It defines Extraordinary Resolution as “a resolution duly passed by not less than 90 per cent of the votes cast.” Ninety per cent? In 2014, when this bond was issued, the entire market was shifting to facilitate restructuring, and there was no sign that issuers suffered a pricing penalty for using a lower voting threshold. So why issue what has to be one of the most holdout friendly sovereign bonds in existence?
This is a billion-dollar bond trading at a deep discount. It will not take much to buy a position large enough to block a restructuring of this security. There is a smaller bond, with face value of $300mn due in 2036 that also appears to have a 90 per cent voting threshold (although the Offering Circulars are not quite a 90 per cent voting threshold (although the Offering Circulars are not quite identical).
But this is not the end of the weirdness.
The Offering Circular to the 2024 bond supposedly reprints the actual text of the underlying Agency Agreement (which we haven’t seen). It defines an Extraordinary Resolution as “a resolution duly passed by not less than 90 per cent of the votes cast.” Every other sovereign bond we have seen defines the voting threshold as a proportion of the “aggregate principal amount” of outstanding notes.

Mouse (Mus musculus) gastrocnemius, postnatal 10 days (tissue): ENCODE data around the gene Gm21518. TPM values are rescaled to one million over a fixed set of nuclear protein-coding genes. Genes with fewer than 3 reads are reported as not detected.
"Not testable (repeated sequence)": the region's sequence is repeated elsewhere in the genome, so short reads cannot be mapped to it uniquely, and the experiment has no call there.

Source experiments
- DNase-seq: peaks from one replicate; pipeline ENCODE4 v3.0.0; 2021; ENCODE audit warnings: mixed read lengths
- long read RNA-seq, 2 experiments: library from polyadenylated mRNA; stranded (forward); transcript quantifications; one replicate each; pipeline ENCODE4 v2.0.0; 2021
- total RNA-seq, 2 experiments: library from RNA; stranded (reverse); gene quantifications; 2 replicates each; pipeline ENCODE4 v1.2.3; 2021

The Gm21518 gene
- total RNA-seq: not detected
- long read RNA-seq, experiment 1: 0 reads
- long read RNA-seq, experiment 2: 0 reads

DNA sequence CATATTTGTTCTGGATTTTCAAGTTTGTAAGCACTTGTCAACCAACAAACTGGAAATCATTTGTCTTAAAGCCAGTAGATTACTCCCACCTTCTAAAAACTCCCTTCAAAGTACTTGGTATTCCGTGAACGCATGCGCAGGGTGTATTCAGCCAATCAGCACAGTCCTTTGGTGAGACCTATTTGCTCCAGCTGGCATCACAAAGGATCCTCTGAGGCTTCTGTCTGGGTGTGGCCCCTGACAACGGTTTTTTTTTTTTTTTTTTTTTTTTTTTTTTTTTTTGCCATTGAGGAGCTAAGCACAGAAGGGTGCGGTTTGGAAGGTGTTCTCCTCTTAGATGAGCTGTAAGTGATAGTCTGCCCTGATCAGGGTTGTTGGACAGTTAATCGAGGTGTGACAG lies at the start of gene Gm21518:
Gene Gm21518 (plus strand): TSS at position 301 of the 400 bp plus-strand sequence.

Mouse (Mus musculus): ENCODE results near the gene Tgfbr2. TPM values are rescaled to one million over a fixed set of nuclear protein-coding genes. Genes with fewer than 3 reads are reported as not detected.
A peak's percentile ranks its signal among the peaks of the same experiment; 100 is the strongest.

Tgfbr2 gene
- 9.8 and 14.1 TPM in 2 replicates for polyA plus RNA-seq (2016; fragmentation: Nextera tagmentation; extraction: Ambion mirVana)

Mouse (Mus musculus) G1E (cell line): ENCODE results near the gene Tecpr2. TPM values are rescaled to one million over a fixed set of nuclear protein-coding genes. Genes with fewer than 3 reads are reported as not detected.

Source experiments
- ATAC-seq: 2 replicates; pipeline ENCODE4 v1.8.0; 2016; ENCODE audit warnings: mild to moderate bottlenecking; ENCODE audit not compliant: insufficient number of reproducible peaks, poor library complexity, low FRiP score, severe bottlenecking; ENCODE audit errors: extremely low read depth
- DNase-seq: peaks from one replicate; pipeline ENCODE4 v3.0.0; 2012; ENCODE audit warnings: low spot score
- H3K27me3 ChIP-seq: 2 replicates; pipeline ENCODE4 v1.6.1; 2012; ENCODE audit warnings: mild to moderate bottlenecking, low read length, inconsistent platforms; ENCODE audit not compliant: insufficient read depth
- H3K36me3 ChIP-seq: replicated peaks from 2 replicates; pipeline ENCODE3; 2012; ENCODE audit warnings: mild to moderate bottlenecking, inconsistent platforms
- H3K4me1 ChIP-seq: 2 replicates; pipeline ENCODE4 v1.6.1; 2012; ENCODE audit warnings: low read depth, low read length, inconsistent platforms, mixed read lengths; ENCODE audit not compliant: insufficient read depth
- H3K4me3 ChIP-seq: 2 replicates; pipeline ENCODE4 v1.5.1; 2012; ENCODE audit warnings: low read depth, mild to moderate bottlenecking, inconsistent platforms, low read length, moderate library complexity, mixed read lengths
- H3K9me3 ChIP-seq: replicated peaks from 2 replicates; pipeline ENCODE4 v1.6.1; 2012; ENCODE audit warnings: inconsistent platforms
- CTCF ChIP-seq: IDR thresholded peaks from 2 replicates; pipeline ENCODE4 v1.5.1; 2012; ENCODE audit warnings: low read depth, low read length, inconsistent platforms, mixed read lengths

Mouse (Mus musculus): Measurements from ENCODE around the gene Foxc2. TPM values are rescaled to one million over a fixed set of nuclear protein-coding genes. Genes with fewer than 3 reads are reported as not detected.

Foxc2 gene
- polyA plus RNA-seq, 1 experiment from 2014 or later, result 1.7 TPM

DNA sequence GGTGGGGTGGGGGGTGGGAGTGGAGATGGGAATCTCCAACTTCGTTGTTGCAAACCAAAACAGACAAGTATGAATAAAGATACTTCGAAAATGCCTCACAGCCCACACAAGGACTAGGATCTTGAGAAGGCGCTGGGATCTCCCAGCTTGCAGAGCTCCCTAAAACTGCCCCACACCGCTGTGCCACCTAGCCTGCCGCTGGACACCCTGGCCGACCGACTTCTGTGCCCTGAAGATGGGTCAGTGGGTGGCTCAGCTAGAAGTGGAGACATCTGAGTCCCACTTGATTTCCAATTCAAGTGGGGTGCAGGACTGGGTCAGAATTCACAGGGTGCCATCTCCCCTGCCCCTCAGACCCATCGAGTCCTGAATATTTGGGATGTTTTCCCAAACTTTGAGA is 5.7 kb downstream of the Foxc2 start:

That makes sense. Someone with $100mn in bonds should count more, for voting purposes, than someone holding $1,000. But the 2024 bond just refers to “votes cast.” So does the investor with a $1,000 stake count the same as the investor with $100mn? Weirdly, the Offering Circular for the 2036 bond that we mentioned earlier doesn’t have this “votes cast” language. Perhaps it is in the Agency Agreement, which we don’t have.
If a restructuring requires the support of 90 per cent of votes cast, it introduces even more uncertainty into a restructuring. In theory, a group of investors with small holdings could block a restructuring, even if Pakistan has a bunch of big bondholders in its corner. That is a risk that most sovereign restructurers do not have to consider.